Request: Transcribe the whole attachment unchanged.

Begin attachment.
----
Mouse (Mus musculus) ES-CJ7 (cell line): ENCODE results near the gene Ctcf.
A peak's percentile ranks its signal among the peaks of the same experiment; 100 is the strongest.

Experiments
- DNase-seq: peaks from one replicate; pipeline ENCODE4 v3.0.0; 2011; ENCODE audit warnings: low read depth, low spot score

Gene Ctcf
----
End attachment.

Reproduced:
Mouse (Mus musculus) ES-CJ7 (cell line): ENCODE results near the gene Ctcf.
A peak's percentile ranks its signal among the peaks of the same experiment; 100 is the strongest.

Experiments
- DNase-seq: peaks from one replicate; pipeline ENCODE4 v3.0.0; 2011; ENCODE audit warnings: low read depth, low spot score

Gene Ctcf